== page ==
Submitted to: Applied Energy
Publication Type: Peer Reviewed Journal
Publication Acceptance Date: 3/11/2009
Publication Date: 4/11/2009
Citation: Zheng, Y., Pan, J., Zhang, R., Wang, D. 2009. Enzymatic saccharification of dilute acid pretreated saline crops for fermentable sugar production. Applied Energy. 86(11):2459-2465. Interpretive Summary: This research studied the potential of using saline crops for producing fermentable sugar through enzymatic saccharification. It was concluded that Creeping Wild Ryegrass was the best saline crop for sugar production.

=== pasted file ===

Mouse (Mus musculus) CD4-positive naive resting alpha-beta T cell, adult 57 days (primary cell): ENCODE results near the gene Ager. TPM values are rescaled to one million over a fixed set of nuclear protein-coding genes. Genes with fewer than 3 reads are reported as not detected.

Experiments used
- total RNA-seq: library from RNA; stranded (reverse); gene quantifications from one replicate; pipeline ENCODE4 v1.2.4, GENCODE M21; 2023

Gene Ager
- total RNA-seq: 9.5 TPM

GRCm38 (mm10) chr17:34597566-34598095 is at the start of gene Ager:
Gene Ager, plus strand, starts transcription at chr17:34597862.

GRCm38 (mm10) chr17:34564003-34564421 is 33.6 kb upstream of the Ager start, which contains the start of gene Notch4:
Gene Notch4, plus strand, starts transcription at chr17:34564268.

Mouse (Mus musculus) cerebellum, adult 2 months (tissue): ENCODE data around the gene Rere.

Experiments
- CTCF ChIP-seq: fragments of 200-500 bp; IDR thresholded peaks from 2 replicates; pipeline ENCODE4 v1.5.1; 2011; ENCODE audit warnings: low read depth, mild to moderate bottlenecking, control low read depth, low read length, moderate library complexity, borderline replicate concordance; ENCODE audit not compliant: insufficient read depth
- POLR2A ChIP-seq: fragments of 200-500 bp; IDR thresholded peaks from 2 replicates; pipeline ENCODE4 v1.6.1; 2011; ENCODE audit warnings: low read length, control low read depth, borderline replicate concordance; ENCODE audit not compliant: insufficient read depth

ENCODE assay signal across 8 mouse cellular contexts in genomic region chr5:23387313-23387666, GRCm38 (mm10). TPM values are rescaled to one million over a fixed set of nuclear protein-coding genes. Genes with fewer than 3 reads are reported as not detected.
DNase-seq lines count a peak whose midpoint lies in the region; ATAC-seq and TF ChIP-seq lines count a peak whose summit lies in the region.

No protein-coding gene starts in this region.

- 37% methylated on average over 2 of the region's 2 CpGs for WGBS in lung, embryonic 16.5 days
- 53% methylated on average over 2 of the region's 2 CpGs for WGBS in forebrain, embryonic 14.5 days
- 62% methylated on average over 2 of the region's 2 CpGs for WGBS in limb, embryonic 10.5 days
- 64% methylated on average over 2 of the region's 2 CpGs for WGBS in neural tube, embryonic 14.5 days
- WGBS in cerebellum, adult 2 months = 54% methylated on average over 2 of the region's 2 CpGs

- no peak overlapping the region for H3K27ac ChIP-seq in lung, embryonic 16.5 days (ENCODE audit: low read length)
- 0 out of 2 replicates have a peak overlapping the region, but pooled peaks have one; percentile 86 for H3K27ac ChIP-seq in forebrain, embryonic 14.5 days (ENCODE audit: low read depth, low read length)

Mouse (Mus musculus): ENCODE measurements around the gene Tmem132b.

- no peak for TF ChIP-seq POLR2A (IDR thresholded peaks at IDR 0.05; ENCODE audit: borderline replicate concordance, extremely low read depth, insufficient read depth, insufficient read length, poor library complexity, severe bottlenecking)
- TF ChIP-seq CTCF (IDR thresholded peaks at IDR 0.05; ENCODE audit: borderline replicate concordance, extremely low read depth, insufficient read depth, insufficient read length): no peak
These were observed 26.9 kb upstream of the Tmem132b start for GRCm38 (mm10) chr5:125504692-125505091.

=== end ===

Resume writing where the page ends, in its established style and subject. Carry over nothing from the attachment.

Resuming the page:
Technical Abstract: Four saline crops [athel (Tamarix aphylla L), eucalyptus (Eucalyptus camaldulensis), Jose Tall Wheatgrass (Agropyron elongatum), and Creeping Wild Ryegrass (Leymus triticoides)] that are used in farms for salt uptake from soil and drainage irrigation water have the potential for fuel ethanol production because they don’t take a large number of arable lands. Dilute sulfuric acid pretreatment and enzymatic hydrolysis were conducted to select the optimum pretreatment conditions and the best saline crop for further enzymatic hydrolysis research. The optimum dilute acid pretreatment conditions included T = 165 _C, t = 8 min, and sulfuric acid concentration = 1.4% (w/w). Creeping Wild Ryegrass was decided to be the best saline crop. Solid loading, cellulase and b-glucosidase concentrations had significant effects on the enzymatic hydrolysis of dilute acid pretreated Creeping Wild Ryegrass. Glucose concentration increased by 36 mg/mL and enzymatic digestibility decreased by 20% when the solid loading increased from 4 to 12%. With 8% solid loading, enzymatic digestibility increased by over 30% with the increase of cellulose concentration from 5 to 15 FPU/g-cellulose. Under given cellulase concentration of 15 FPU/g-cellulose,60% increase of enzymatic digestibility of pretreated Creeping Wild Ryegrass was obtained with the increase of b-glucosidase concentration up to 15 CBU/g-cellulose. With a high solid loading of 10%, fed-batch operation generated 12% and 18% higher enzymatic digestibility and glucose concentration, respectively, than batch process.